My Country: Abstract Interpretations of the Australian Landscape La Trobe University Art Museum 3 May -6 June 2002 Curated by Vincent Alessi Nocturne Images of Night and Darkness from Colonial to Contemporary Mornington Peninsula Regional Gallery 23 April - 16 June 2002 and touring throughout 2002-2003 Curated by John Buckley
Three decades ago when curatorship dealt (almost exclusively) with historic art and government funding flowed towards historic projects generated by small galleries the themed historic show was a staple of Victorian regional galleries. Now they are far less common. Australia Council funding policy has precipitated this change, as too the costs and logistics of handling historic art at current market valuations.
Possibly also there is a grudging public tolerance of 'contemporary' art as the norm; art is basically arcane not legible. Perhaps the theme approach often left much to be desired – a vacuous exercise of filling in the dots: think of a theme and throw the paintings together. Two recent exhibitions of differing scales on Melbourne's outskirts indicated how intelligently probing themes can prompt reconsideration of cultural dynamics. My Country was bound by the constraints of the University art collection which it drew upon. It posed a pertinent but rarely asked question: what has happened to Australian landscape painting between Williams and Mung Mung? Nocturne revived the eclectic and diverse tradition associated with the Victorian Regional Gallery circuit two or three decades ago.
The formalist My Country foregrounded gesture, the emotions of colour, analogies, parallels, signs, codes: how does non-representational painting communicate. Memory and repertoire suggests that abstract painting, with its strongly romantic fascination with landscape, is more familiar and accessible than popular antipathies assume. Abstraction for the last four decades has essentially facilitated white Australians in making sense of their environment. Beyond the overriding romance dominating even contemporary landscapes, Alessi identified a diverse catchment of modes, ranging from internationalist influences in the late 1950s to the inwards and contemplative influences from indigenous spirituality. Landscape subjects were multiple, the beach as in Mark Schaller's On the Beach 1984, Mike Brown's allusion to an urban environment and Marlene Obree's Sunlight on the Water also from 1984. Obree's enigmatically unknown work, bought two decades ago from a student exhibition, dominated the hang. Gallery staff themselves are mystified how an artist so competent and literate in abstraction and mark making could leave so slight a trace on posterity. The project revealed a clear change of direction. The confidence of Laycock, Williams or Hodgkinson – the latter abstract incorporating real sand and soil as testament - is replaced by the meditative analysis of Rebecca Mifsud's The Reawakening: Mootwingee to Melville Caves 1996. Mifsud suggests that landscape is occult and mobile, a process in which white presence intervenes and intrudes. Public awareness of indigenous landscape painting such as Patrick Mung Mung's Warwoljun (Red Butt, Texas Downs Station) 1998 has shifted attitudes. The show itself encouraged the contemplative analysis of subtle marks which Mifsud placed as central to understanding place.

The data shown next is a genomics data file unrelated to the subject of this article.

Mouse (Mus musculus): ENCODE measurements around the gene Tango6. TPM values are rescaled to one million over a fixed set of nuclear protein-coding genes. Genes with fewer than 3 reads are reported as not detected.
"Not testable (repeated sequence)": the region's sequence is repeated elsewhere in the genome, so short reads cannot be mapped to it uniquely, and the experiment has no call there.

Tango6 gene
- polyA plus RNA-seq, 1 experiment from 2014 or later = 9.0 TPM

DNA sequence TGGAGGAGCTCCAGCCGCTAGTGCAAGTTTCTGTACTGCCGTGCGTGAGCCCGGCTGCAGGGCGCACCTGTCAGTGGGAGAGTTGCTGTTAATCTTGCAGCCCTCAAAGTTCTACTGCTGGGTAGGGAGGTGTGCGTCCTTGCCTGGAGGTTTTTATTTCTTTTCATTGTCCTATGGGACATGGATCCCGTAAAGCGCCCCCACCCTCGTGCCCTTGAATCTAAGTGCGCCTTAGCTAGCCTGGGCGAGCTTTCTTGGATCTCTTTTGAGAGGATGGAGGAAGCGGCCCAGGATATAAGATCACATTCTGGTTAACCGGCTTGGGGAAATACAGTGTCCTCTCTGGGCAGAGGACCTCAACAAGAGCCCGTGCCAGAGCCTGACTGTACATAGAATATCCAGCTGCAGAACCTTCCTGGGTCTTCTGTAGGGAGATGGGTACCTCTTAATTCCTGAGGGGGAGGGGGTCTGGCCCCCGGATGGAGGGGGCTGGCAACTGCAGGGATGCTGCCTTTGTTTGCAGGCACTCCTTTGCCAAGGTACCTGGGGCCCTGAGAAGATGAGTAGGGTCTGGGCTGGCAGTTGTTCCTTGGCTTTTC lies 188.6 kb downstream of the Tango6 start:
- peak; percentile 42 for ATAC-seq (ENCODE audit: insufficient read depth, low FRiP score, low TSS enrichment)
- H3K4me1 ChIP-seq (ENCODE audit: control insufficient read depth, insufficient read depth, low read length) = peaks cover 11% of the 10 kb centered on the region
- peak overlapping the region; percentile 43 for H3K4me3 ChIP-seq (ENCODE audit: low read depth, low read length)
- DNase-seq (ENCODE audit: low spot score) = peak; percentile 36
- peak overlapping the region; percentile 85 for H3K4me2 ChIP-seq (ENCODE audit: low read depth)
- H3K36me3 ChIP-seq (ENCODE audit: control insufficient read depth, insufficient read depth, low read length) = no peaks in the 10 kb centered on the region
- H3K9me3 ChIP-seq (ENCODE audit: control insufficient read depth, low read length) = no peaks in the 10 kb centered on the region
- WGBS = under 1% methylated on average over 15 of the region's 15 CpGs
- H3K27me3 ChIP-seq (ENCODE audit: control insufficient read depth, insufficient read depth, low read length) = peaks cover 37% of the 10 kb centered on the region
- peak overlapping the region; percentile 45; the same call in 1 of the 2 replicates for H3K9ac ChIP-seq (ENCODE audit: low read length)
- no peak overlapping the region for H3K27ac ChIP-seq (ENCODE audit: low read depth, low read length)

Nocturne was more grandiloquent, mixing decades and media like an auction viewing. It had a genial white noise of competing agendas from piety to alienation. Granted that the Nocturne brief was less rigorous than My Country, it shone a flashlight into unfamiliar aspects of the Australian psyche. Night's many symbolic metaphorical associations made a multi-layered and emotionally provocative show. Danger was highlighted by works from the Australian War Memorial, sexuality through the Angry Penguins to Bill Henson and race through colonial to contemporary works. Nocturne also dealt in stasis and infinity, a less familiar lyrical vocabulary of the poetics of night in Australian art. Perhaps because 'light' and 'darkness' are the medium's foundations, photographic works consistently held out against more painterly expressive visions. The selection of photographs was rich, dating back to pictorialism from the turn of the century through to the present and overturned conventional foregrounding of oil painting. The power of Tracey Moffat's black Alice/Little Red Riding Hood in a Disney-esque wonderland was a tour de force, but it was an unexpected pleasure to make emotional and cultural sense of Tim Storrier's paintings. Night belongs to the artworld itself as suggested by Callum Morton's International Style, 2000 a miniature sculptural rendition of Mies van der Rohe's Farnsworth House, broadcasting the sounds of a happy party (at times punctuated by gun shots).
Nocturne was a suave curatorial experience by art consultant John Buckley highlighting the present close association in Australia of commercial and public gallery art events in relation to contemporary art. Certainly trade knowledges gave access to the plethora of unfamiliar works. Conversely My Country was sponsored by the Art History Alumni of La Trobe University through an ongoing program to facilitate the voices of art history graduates being heard despite the limited range of venues that support art historical and theoretical writings from beyond the centre.